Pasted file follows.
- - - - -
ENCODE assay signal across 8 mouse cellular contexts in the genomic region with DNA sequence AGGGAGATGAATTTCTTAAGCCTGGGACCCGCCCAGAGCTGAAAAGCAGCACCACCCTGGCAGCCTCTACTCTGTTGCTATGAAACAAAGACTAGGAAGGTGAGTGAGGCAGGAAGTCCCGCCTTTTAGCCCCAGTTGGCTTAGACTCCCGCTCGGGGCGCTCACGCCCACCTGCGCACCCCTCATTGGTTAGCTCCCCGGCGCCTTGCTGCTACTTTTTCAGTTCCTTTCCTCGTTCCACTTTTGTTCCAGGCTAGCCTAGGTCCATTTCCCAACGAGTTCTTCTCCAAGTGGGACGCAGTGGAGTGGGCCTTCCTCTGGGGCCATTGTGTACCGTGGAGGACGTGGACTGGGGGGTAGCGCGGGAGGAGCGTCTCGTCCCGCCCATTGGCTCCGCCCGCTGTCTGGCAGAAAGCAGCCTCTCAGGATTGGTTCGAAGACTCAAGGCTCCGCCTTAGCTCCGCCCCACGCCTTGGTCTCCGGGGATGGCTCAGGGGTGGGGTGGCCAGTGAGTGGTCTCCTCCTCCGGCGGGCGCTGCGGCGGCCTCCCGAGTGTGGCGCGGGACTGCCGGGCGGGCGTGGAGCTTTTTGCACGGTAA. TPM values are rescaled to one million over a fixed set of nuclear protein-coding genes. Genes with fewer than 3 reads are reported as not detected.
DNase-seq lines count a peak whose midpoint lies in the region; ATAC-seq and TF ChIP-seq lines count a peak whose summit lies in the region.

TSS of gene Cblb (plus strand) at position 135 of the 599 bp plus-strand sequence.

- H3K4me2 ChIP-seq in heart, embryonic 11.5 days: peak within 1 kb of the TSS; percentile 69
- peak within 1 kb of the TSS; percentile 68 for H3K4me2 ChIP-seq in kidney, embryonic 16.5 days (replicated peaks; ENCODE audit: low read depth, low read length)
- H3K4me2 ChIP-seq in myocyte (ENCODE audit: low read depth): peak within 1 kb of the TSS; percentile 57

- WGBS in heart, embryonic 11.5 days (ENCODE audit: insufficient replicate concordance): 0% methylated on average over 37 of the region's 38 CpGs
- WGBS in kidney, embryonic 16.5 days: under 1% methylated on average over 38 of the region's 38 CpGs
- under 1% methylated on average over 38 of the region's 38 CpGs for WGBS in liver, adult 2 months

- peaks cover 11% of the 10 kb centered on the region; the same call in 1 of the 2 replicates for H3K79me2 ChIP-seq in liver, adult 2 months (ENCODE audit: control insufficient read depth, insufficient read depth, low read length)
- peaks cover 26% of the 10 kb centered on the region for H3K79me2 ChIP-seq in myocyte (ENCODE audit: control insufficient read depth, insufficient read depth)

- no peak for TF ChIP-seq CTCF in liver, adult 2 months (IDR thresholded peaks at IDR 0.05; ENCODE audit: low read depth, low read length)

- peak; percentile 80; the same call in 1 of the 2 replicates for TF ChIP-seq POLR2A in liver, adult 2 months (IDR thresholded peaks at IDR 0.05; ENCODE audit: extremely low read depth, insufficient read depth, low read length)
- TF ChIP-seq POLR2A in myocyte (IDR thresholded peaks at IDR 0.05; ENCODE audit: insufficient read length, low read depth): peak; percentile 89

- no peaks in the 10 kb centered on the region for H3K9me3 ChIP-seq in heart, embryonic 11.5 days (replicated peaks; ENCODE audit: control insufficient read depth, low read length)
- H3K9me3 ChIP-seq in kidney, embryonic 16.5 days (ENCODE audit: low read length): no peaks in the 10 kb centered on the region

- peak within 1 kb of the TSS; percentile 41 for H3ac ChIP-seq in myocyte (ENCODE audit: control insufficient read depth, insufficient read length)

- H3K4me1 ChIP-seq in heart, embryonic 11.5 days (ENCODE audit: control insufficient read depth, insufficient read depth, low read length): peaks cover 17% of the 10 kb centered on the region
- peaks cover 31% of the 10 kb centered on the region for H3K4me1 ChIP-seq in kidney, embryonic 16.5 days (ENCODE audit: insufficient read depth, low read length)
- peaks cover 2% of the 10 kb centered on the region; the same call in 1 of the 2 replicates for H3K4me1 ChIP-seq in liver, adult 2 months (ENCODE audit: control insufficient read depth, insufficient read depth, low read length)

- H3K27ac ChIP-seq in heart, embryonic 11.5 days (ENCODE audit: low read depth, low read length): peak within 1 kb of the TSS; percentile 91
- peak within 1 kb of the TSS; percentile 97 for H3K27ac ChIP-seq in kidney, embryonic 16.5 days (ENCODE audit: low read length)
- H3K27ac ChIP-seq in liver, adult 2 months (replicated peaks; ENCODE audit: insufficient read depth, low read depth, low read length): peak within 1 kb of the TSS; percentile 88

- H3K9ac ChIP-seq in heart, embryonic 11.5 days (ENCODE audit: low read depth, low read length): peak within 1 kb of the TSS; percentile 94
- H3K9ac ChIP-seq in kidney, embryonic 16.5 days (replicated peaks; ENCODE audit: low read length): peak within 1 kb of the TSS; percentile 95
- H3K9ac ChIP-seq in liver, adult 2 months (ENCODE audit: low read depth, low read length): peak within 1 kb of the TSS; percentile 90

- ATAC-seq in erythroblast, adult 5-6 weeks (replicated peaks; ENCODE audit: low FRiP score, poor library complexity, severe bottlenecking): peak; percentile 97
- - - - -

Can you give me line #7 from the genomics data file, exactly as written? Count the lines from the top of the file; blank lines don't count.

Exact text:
- WGBS in heart, embryonic 11.5 days (ENCODE audit: insufficient replicate concordance): 0% methylated on average over 37 of the region's 38 CpGs